Move to Nationalize 400 Islands

Japan may nationalize any unclaimed islands in its waters in a bid to bolster its territorial claims

Move to nationalize 400 remote islands in the works

Japan may nationalize any unclaimed islands in its waters in a bid to bolster its territorial claims, a government source said Monday.

The government plans to establish a new council aimed at strengthening the administration of Japan’s 400 or so remote islands to ensure it has control over natural resources in the surrounding waters, the source said.

The step might include islands that have no legal owners.

Japan’s fringe islands define the limits of its territorial waters, and the government is keen to further protect those areas in light of China’s incessant maritime activities near Japan’s territorial waters.

By using the council to coordinate with related ministries and agencies, the government will survey the 400 islands, half of which remain unnamed.

The government will collect environmental and other data on the islands and name the unnamed ones.

The council will be established after the House of Councilors election on July 21, the source said.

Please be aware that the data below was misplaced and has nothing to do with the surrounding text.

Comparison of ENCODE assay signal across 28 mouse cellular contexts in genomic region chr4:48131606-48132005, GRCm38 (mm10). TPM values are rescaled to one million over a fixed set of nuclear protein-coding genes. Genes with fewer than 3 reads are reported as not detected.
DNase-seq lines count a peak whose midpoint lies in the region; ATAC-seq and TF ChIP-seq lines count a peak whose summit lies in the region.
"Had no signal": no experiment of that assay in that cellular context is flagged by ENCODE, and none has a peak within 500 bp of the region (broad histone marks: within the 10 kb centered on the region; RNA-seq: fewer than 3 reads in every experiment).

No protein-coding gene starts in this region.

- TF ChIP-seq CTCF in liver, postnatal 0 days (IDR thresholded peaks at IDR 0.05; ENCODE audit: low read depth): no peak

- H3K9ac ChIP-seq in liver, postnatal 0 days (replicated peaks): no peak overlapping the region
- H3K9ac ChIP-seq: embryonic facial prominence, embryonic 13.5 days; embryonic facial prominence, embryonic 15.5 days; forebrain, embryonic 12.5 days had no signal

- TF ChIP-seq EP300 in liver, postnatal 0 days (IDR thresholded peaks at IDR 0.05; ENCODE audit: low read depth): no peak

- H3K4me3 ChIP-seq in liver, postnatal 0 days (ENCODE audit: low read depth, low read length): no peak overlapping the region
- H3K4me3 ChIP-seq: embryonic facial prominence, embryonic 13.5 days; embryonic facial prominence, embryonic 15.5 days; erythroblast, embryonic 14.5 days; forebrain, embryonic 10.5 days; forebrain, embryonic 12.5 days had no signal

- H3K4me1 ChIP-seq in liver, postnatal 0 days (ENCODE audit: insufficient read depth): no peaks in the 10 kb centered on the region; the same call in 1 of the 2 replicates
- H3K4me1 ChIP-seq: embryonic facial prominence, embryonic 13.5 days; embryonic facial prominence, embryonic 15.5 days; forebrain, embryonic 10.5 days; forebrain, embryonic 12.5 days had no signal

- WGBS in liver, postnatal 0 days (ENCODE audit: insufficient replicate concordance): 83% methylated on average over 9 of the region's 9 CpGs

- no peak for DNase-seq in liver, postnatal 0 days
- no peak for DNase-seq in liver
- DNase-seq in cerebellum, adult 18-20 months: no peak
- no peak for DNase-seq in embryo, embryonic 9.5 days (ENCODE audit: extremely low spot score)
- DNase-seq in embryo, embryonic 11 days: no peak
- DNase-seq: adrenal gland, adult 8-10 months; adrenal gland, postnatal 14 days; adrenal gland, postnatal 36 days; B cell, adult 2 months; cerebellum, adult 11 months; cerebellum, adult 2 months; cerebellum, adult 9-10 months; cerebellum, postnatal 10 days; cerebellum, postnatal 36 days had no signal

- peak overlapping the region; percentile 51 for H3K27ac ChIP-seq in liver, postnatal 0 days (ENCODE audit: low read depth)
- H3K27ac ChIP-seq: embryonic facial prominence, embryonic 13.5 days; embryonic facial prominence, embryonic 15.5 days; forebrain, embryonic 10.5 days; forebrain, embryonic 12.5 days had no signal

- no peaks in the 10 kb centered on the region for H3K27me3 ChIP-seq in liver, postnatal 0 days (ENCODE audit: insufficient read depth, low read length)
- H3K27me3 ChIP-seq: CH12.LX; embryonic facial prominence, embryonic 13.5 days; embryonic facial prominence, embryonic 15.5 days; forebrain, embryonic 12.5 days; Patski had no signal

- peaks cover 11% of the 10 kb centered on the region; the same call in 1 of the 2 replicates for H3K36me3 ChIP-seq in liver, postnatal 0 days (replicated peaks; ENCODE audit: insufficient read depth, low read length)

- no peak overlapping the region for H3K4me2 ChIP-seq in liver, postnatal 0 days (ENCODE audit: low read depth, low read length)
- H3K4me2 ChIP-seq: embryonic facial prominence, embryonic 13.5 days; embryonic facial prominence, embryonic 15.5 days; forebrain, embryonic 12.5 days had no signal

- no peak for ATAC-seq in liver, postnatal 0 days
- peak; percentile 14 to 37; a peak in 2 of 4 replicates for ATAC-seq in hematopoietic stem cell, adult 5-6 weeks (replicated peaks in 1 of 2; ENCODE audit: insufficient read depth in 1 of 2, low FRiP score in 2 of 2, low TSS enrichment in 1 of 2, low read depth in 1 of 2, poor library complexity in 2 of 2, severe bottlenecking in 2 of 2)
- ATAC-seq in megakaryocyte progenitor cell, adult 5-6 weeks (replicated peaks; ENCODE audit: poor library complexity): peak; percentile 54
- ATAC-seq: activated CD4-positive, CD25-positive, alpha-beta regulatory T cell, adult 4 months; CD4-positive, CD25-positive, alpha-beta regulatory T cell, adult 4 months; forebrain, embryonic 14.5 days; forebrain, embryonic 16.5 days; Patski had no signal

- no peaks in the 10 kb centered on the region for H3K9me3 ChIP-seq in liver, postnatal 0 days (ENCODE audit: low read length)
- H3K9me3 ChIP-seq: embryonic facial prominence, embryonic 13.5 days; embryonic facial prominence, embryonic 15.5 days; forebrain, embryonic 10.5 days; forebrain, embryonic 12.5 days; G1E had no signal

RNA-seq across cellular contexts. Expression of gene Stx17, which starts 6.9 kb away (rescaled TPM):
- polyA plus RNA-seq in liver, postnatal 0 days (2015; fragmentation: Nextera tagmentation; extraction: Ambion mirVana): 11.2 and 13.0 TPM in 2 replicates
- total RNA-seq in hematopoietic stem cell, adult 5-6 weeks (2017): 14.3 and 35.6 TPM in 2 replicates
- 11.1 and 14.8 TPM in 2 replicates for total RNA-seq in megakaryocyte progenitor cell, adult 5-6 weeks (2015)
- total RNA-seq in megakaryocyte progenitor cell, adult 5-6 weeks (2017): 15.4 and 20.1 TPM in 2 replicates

In 2012, Japan completed the process of naming all of the 99 remote islands that define its 200-nautical-mile exclusive economic zone, which gives it the sole rights to explore any natural resources within.

The territorial row over Senkaku Islands, known as Diaoyu in China and Tiaoyutai in Taiwan, was rekindled last September when Tokyo nationalized three islands in the chain in what it said was a mere administrative change of ownership to keep them out of the hands of outspoken nationalist Shintaro Ishihara, who used his power as Tokyo governor to start the whole affair.

The purchase brought Japan’s Senkaku islet count to four.

Tensions have been rising steadily between China and Japan, which has accused its powerful neighbor of regularly sending government ships into its waters to exert its claim over a set of unpopulated islands managed by Tokyo in the East China Sea.

Beijing has also disputed Tokyo’s claim to Okinotorishima, a tiny, barely visible speck of land 1,700 km south of Tokyo, saying the wave-swept atoll cannot be regarded as an island under the United Nations Convention on the Law of the Sea.

Source: Japan Times

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